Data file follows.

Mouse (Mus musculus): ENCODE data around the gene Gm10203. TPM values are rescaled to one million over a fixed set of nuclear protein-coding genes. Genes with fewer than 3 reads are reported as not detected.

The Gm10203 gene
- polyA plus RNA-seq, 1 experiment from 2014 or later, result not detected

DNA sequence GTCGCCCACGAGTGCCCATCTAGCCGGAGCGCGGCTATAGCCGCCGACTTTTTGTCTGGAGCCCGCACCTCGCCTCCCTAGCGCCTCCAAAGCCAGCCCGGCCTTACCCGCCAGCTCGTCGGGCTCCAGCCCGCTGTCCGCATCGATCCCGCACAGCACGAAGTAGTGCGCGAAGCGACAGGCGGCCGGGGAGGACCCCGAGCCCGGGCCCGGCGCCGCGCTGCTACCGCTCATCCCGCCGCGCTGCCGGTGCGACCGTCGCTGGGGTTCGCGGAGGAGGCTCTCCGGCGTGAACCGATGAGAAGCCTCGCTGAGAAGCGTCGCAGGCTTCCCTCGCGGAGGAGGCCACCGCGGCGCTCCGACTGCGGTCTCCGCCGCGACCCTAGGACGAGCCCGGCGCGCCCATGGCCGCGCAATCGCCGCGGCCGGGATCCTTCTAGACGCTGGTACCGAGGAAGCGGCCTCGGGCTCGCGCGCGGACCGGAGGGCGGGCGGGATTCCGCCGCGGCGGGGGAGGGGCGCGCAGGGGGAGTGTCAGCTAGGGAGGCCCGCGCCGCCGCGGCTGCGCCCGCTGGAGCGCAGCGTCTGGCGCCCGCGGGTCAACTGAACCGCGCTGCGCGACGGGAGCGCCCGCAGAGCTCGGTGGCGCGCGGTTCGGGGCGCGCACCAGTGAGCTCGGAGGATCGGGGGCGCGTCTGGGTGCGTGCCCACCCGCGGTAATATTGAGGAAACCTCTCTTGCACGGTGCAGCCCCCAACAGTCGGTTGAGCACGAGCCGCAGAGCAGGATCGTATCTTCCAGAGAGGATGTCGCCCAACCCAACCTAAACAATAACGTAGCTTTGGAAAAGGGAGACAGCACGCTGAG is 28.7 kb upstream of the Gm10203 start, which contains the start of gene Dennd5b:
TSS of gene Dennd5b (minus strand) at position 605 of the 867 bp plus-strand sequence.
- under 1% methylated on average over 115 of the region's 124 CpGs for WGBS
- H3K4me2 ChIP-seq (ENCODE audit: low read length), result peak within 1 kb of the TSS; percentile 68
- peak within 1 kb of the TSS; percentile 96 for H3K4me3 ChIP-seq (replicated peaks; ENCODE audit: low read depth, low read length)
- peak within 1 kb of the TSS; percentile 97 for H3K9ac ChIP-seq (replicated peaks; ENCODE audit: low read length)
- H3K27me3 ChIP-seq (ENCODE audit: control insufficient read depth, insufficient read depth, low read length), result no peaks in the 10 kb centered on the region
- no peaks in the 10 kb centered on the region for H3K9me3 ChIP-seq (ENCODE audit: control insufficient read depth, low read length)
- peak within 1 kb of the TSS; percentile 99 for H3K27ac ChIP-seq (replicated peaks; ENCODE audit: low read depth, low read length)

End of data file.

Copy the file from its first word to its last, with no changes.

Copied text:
Mouse (Mus musculus): ENCODE data around the gene Gm10203. TPM values are rescaled to one million over a fixed set of nuclear protein-coding genes. Genes with fewer than 3 reads are reported as not detected.

The Gm10203 gene
- polyA plus RNA-seq, 1 experiment from 2014 or later, result not detected

DNA sequence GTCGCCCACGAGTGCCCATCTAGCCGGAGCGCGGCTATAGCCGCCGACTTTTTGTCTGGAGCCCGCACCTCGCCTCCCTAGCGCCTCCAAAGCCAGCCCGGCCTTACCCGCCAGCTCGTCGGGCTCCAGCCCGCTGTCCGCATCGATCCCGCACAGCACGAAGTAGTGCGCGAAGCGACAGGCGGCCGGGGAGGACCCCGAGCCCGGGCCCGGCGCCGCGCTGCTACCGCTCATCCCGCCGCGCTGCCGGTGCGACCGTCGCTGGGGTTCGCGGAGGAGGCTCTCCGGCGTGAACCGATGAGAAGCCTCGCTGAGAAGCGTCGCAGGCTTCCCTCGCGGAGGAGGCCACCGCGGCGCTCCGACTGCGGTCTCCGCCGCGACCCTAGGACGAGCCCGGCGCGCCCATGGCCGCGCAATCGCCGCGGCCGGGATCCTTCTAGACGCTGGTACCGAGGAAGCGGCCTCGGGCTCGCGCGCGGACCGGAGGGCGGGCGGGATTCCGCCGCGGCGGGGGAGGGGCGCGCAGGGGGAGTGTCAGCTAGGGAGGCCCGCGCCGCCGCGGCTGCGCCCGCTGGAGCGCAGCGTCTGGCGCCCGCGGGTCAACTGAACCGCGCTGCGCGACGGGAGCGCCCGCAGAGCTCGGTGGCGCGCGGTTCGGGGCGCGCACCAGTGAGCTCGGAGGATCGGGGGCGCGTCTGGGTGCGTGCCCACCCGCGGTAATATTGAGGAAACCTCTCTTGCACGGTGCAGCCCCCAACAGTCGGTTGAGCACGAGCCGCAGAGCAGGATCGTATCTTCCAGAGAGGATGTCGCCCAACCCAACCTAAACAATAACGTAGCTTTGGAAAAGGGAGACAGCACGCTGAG is 28.7 kb upstream of the Gm10203 start, which contains the start of gene Dennd5b:
TSS of gene Dennd5b (minus strand) at position 605 of the 867 bp plus-strand sequence.
- under 1% methylated on average over 115 of the region's 124 CpGs for WGBS
- H3K4me2 ChIP-seq (ENCODE audit: low read length), result peak within 1 kb of the TSS; percentile 68
- peak within 1 kb of the TSS; percentile 96 for H3K4me3 ChIP-seq (replicated peaks; ENCODE audit: low read depth, low read length)
- peak within 1 kb of the TSS; percentile 97 for H3K9ac ChIP-seq (replicated peaks; ENCODE audit: low read length)
- H3K27me3 ChIP-seq (ENCODE audit: control insufficient read depth, insufficient read depth, low read length), result no peaks in the 10 kb centered on the region
- no peaks in the 10 kb centered on the region for H3K9me3 ChIP-seq (ENCODE audit: control insufficient read depth, low read length)
- peak within 1 kb of the TSS; percentile 99 for H3K27ac ChIP-seq (replicated peaks; ENCODE audit: low read depth, low read length)